You receive a retirement pension payment after you stop working, but is it considered income?
This is a frequent question we see about pension payments. You will go through many changes to your finances, and there is a lot to learn. How the government categorizes your retirement pension is one of them.
The short answer: if your pension was funded with pre-tax dollars, it will likely be counted as income for tax purposes when you receive the funds. Most pensions fall under this category.
What is a Retirement Pension?
A retirement pension is a plan offered through an employer that is usually paid out in fixed payments once you retire. A pension is funded by the employer and the payout is based on several things like years of employment, salary, and age at retirement.
A pension is different from a 401(k). A 401(k) retirement plan is when an employee makes contributions to the plan. The employer sometimes matches those contributions. The payments from a 401(k) depend on the performance of the investment options chosen through the plan.
In a pension, the employer takes on the investment risk and the payments are a fixed amount. Some employers allow employees to contribute to their own pension. Pensions are becoming more and more rare, especially in public companies, but they do still exist. They are more common in public sector jobs, like education and government.
Is a Retirement Pension Considered Income?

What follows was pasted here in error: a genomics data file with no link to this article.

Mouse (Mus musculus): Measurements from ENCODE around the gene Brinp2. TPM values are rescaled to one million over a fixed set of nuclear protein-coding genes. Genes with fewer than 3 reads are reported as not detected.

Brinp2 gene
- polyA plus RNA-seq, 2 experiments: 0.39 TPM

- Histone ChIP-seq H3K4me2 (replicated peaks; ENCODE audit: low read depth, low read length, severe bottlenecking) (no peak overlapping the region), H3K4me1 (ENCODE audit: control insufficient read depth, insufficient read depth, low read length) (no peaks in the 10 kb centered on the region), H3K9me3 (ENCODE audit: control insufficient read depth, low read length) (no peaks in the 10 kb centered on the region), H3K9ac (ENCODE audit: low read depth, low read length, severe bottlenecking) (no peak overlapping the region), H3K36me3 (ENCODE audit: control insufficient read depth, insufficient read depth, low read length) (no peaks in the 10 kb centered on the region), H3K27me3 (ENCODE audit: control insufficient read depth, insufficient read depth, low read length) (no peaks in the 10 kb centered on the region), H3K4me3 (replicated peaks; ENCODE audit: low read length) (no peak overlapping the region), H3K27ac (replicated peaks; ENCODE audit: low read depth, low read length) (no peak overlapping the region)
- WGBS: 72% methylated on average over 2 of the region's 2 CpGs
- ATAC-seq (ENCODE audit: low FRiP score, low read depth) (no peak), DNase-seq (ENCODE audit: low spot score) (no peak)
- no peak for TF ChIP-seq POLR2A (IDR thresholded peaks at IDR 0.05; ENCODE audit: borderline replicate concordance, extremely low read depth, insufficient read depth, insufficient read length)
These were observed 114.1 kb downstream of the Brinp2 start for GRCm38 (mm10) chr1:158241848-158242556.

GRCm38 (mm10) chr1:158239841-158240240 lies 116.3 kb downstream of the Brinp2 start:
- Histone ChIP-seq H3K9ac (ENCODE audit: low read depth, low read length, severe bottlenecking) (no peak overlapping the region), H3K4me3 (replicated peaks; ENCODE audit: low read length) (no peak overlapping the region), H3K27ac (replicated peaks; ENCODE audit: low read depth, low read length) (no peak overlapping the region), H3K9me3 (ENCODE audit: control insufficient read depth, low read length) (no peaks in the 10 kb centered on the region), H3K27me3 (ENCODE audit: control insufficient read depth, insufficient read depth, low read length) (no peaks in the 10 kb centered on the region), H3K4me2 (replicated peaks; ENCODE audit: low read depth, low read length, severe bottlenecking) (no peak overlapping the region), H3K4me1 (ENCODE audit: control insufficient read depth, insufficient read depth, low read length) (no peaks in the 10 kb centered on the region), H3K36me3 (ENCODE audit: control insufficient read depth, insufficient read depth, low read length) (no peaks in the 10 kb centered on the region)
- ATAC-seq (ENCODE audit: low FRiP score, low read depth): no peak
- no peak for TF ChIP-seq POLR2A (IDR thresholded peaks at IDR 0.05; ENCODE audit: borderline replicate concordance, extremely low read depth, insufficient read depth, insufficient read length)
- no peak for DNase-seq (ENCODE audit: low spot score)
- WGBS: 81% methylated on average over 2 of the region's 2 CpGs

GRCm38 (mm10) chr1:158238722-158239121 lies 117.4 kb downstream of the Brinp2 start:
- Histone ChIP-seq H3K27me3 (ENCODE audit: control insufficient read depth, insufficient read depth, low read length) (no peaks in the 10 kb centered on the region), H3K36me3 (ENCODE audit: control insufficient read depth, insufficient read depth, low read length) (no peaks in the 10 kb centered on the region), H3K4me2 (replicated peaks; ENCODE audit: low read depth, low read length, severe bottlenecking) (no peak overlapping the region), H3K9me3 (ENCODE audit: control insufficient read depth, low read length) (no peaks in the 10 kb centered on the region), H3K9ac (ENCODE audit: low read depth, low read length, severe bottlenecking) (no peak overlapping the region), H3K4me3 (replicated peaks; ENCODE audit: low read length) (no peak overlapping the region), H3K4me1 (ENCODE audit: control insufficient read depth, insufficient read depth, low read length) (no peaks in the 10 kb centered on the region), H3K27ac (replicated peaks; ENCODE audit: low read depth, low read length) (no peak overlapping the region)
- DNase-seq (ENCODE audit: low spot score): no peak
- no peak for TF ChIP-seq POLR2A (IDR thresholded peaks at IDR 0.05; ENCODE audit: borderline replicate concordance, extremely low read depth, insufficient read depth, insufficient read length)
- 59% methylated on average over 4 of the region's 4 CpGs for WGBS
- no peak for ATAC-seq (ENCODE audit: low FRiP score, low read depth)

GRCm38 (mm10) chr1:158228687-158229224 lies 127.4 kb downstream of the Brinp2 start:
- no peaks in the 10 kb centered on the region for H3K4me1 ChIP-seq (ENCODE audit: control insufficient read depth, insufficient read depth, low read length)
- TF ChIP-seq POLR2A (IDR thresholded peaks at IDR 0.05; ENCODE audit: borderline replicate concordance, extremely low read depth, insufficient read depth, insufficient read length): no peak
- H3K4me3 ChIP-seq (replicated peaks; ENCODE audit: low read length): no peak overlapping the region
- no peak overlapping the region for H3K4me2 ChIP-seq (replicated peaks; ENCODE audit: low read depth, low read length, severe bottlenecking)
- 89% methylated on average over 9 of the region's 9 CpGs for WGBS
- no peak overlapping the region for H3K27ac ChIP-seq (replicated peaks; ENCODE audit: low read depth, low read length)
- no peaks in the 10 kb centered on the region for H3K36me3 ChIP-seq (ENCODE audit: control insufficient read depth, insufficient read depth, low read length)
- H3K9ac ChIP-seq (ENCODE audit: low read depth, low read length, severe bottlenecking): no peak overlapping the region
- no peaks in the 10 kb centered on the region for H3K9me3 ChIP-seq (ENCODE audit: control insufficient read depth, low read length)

In most cases, the IRS considers a pension retirement income for tax purposes, which means you will pay income tax. Once in retirement, you should receive a 1099 tax form that will tell you how much of your pension is taxable as income.
Generally, if the contributions to the pension are pre-tax dollars, it will be considered income when it is paid out in retirement. The actual income tax rate you will pay will depend on your tax bracket that year. If you take a lump-sum payment, the income taxes will probably all be due in that tax year.
Some states do not consider pension payments taxable income for state income taxes. It is best to check your specific state’s laws.
Are There Any Exceptions?
There are some exceptions when a retirement pension isn’t considered income for tax purposes.
- Some military or government pensions are income-tax-free or only partially taxed if retirement is because of disability.
- If you contributed to your own pension with after-tax dollars, those funds are not likely to count as income.
- Pension payments will not count towards social security earnings as income, because you will not pay social security taxes on the payments.
If you have questions about your retirement income, consult with a tax advisor and they can help you look at the specifics of your situation.
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